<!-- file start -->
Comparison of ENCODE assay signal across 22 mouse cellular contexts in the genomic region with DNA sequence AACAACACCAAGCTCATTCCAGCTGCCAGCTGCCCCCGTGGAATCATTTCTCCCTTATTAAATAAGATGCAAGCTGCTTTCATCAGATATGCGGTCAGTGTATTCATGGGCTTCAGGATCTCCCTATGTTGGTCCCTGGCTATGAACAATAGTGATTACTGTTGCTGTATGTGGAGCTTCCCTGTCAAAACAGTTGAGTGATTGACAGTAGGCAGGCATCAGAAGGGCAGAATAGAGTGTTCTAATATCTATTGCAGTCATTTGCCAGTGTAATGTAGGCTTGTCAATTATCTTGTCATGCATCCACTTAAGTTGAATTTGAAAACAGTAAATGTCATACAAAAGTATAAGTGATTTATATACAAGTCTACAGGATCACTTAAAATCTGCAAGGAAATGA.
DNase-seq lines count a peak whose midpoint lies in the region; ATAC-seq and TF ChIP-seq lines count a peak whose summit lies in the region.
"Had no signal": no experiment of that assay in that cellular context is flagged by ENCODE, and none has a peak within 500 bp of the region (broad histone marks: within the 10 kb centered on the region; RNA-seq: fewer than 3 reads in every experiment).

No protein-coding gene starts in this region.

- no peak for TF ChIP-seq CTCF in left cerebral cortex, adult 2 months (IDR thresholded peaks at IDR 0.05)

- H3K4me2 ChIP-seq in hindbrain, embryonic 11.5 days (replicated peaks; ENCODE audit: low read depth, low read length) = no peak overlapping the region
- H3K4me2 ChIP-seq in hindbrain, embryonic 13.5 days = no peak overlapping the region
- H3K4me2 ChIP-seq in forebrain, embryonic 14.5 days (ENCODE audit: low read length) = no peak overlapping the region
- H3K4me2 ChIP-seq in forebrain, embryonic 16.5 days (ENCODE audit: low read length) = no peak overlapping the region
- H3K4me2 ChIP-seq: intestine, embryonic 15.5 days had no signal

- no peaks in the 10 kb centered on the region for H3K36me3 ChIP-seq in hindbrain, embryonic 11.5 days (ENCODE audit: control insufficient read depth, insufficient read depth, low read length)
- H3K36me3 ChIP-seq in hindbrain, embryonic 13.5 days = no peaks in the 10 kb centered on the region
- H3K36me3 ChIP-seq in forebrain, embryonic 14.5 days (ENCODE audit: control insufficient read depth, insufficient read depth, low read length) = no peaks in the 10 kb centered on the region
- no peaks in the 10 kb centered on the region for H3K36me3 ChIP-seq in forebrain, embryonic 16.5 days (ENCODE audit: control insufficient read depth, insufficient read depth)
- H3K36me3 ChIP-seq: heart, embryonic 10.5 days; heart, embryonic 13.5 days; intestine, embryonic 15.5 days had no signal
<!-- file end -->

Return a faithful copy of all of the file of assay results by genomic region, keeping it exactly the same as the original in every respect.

Comparison of ENCODE assay signal across 22 mouse cellular contexts in the genomic region with DNA sequence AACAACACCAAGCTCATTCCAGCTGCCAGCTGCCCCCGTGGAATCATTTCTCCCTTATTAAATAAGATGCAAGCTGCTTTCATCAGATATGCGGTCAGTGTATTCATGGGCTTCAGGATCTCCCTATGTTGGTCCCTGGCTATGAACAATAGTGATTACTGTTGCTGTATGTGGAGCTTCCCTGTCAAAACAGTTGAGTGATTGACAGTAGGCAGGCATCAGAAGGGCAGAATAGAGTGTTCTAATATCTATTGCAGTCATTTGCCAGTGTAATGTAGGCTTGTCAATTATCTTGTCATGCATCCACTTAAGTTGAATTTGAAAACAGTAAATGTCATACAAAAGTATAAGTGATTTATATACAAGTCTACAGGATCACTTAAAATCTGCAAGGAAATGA.
DNase-seq lines count a peak whose midpoint lies in the region; ATAC-seq and TF ChIP-seq lines count a peak whose summit lies in the region.
"Had no signal": no experiment of that assay in that cellular context is flagged by ENCODE, and none has a peak within 500 bp of the region (broad histone marks: within the 10 kb centered on the region; RNA-seq: fewer than 3 reads in every experiment).

No protein-coding gene starts in this region.

- no peak for TF ChIP-seq CTCF in left cerebral cortex, adult 2 months (IDR thresholded peaks at IDR 0.05)

- H3K4me2 ChIP-seq in hindbrain, embryonic 11.5 days (replicated peaks; ENCODE audit: low read depth, low read length) = no peak overlapping the region
- H3K4me2 ChIP-seq in hindbrain, embryonic 13.5 days = no peak overlapping the region
- H3K4me2 ChIP-seq in forebrain, embryonic 14.5 days (ENCODE audit: low read length) = no peak overlapping the region
- H3K4me2 ChIP-seq in forebrain, embryonic 16.5 days (ENCODE audit: low read length) = no peak overlapping the region
- H3K4me2 ChIP-seq: intestine, embryonic 15.5 days had no signal

- no peaks in the 10 kb centered on the region for H3K36me3 ChIP-seq in hindbrain, embryonic 11.5 days (ENCODE audit: control insufficient read depth, insufficient read depth, low read length)
- H3K36me3 ChIP-seq in hindbrain, embryonic 13.5 days = no peaks in the 10 kb centered on the region
- H3K36me3 ChIP-seq in forebrain, embryonic 14.5 days (ENCODE audit: control insufficient read depth, insufficient read depth, low read length) = no peaks in the 10 kb centered on the region
- no peaks in the 10 kb centered on the region for H3K36me3 ChIP-seq in forebrain, embryonic 16.5 days (ENCODE audit: control insufficient read depth, insufficient read depth)
- H3K36me3 ChIP-seq: heart, embryonic 10.5 days; heart, embryonic 13.5 days; intestine, embryonic 15.5 days had no signal